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USC grad student charged with unleashing cyberattack on Bay Area tech company

USC grad student charged with unleashing cyberattack on Bay Area tech company
Students walk on the campus of the University of Southern California. (Don Bartletti / Los Angeles Times)

A USC graduate student from La Cañada Flintridge has been indicted on a charge that he waged a cyberattack on a San Francisco tech company.

A grand jury handed down the indictment on Dec. 1, accusing Sean Sharma of carrying out a so-called distributed denial of service attack on the web servers belonging to Chatango, according to court papers filed in U.S. District Court.

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If convicted, Sharma, 26, faces up to 10 years in prison.

The FBI said Sharma purchased a tool to carry out the DDoS attack and released it on Chatango's servers during a more than two-month period starting Nov. 6, 2014. A DDoS attack functions by overloading a company's servers with a glut of junk traffic, rendering them inaccessible.

Prosecutors allege Sharma intentionally harmed the company's servers and said the damage exceeded $5,000.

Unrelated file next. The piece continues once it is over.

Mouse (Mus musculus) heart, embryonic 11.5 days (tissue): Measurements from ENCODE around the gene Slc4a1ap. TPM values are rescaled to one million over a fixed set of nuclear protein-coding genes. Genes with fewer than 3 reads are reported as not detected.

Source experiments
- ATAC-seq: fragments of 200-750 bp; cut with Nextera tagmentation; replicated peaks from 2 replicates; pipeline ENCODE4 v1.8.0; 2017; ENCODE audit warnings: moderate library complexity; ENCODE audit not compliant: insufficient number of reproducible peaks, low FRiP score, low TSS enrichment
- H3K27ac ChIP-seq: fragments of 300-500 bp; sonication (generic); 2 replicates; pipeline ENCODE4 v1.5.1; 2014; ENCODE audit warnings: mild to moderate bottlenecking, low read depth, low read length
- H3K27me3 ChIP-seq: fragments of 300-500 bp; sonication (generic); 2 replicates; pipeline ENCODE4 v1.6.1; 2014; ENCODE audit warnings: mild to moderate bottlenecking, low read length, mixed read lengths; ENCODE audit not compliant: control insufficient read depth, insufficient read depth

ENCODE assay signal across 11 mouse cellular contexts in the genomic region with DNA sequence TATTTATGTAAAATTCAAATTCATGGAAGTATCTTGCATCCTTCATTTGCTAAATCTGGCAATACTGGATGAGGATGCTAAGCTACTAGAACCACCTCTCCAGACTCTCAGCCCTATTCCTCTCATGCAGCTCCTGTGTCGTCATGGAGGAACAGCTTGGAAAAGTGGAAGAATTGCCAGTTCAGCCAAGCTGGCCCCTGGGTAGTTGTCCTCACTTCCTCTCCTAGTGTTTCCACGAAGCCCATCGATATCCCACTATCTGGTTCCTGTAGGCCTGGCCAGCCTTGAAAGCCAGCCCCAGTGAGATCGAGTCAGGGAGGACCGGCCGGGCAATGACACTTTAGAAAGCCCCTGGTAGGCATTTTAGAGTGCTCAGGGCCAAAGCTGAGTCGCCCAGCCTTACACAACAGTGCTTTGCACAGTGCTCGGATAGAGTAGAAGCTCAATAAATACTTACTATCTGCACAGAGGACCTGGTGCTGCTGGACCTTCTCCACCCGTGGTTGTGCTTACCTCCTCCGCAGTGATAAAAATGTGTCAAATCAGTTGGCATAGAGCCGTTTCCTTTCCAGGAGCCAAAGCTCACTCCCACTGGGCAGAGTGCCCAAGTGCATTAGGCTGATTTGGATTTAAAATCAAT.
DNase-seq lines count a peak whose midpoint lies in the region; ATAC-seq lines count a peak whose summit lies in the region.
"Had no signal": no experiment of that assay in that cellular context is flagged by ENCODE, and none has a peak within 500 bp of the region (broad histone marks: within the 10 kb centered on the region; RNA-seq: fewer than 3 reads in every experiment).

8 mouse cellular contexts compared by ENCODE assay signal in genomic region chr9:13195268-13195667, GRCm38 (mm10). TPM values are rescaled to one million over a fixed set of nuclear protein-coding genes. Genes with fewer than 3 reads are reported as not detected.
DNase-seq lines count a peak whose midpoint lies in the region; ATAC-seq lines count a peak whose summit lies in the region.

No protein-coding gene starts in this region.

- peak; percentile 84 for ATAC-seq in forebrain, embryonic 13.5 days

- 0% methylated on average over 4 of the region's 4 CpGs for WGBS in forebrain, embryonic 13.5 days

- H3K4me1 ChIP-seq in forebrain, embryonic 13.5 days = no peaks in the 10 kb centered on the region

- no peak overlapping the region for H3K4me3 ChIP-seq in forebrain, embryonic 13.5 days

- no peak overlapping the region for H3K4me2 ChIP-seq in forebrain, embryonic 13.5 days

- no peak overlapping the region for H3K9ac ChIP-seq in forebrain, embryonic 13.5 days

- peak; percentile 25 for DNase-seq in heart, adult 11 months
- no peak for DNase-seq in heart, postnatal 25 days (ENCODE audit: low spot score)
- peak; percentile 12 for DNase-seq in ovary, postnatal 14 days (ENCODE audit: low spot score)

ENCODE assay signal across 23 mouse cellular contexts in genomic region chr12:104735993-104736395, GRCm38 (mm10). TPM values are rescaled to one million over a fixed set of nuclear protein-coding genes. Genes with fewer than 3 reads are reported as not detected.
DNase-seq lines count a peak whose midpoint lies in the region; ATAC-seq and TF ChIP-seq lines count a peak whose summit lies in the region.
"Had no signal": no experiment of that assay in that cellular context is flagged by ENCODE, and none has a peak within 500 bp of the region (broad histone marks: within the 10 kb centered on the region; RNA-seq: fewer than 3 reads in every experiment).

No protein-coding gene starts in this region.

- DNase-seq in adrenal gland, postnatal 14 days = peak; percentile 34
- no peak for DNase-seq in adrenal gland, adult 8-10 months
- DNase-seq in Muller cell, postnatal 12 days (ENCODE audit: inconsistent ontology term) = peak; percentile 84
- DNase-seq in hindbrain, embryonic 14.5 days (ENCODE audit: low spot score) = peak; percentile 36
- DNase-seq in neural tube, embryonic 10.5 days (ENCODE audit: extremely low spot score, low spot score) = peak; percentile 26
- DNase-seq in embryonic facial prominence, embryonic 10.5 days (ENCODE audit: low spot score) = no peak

Chatango provides chat services to third-party websites.

Sharma was arrested Dec. 9 in La Cañada Flintridge and appeared in a downtown Los Angeles courtroom. He's scheduled to appear Friday in a San Francisco courtroom for his arraignment.

Sharma remains free on $100,000 bond. As a condition of release, he was ordered not to access specific websites, including hackforums.net, and was barred from using a VPN, or virtual private network, according to court papers.

Sharma could not be reached for comment, and it's unclear if he is being represented by an attorney.

According to his résumé, Sharma graduated in 2015 with a bachelor's degree from USC. His undergraduate studies focused on computer science, specifically gaming, according to his website.

He was enrolled in a master's program in computer science at USC and anticipated graduating in 2017.

Twitter: @MattHjourno.

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